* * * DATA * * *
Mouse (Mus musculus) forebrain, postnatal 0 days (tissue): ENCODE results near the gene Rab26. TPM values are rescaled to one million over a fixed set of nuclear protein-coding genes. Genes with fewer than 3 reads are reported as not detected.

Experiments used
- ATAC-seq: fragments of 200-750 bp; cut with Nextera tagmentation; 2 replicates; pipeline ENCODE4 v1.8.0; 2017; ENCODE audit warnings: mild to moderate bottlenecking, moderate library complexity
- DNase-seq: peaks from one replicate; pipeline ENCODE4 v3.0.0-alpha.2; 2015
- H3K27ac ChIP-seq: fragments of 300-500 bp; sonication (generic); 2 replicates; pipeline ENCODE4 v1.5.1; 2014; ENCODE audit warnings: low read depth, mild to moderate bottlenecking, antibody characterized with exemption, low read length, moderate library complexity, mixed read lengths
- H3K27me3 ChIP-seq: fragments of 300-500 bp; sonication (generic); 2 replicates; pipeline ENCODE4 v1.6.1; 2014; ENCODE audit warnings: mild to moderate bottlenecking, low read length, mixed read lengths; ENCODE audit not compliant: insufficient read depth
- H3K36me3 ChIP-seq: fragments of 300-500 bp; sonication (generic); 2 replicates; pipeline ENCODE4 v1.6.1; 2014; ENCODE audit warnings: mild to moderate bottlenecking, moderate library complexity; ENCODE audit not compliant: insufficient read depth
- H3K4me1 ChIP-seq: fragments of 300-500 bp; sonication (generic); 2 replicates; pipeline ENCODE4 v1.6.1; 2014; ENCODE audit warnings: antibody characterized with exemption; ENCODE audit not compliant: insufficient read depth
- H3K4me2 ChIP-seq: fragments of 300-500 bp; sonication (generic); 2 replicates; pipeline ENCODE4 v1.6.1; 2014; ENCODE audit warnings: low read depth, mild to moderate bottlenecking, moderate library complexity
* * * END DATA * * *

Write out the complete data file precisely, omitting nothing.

Mouse (Mus musculus) forebrain, postnatal 0 days (tissue): ENCODE results near the gene Rab26. TPM values are rescaled to one million over a fixed set of nuclear protein-coding genes. Genes with fewer than 3 reads are reported as not detected.

Experiments used
- ATAC-seq: fragments of 200-750 bp; cut with Nextera tagmentation; 2 replicates; pipeline ENCODE4 v1.8.0; 2017; ENCODE audit warnings: mild to moderate bottlenecking, moderate library complexity
- DNase-seq: peaks from one replicate; pipeline ENCODE4 v3.0.0-alpha.2; 2015
- H3K27ac ChIP-seq: fragments of 300-500 bp; sonication (generic); 2 replicates; pipeline ENCODE4 v1.5.1; 2014; ENCODE audit warnings: low read depth, mild to moderate bottlenecking, antibody characterized with exemption, low read length, moderate library complexity, mixed read lengths
- H3K27me3 ChIP-seq: fragments of 300-500 bp; sonication (generic); 2 replicates; pipeline ENCODE4 v1.6.1; 2014; ENCODE audit warnings: mild to moderate bottlenecking, low read length, mixed read lengths; ENCODE audit not compliant: insufficient read depth
- H3K36me3 ChIP-seq: fragments of 300-500 bp; sonication (generic); 2 replicates; pipeline ENCODE4 v1.6.1; 2014; ENCODE audit warnings: mild to moderate bottlenecking, moderate library complexity; ENCODE audit not compliant: insufficient read depth
- H3K4me1 ChIP-seq: fragments of 300-500 bp; sonication (generic); 2 replicates; pipeline ENCODE4 v1.6.1; 2014; ENCODE audit warnings: antibody characterized with exemption; ENCODE audit not compliant: insufficient read depth
- H3K4me2 ChIP-seq: fragments of 300-500 bp; sonication (generic); 2 replicates; pipeline ENCODE4 v1.6.1; 2014; ENCODE audit warnings: low read depth, mild to moderate bottlenecking, moderate library complexity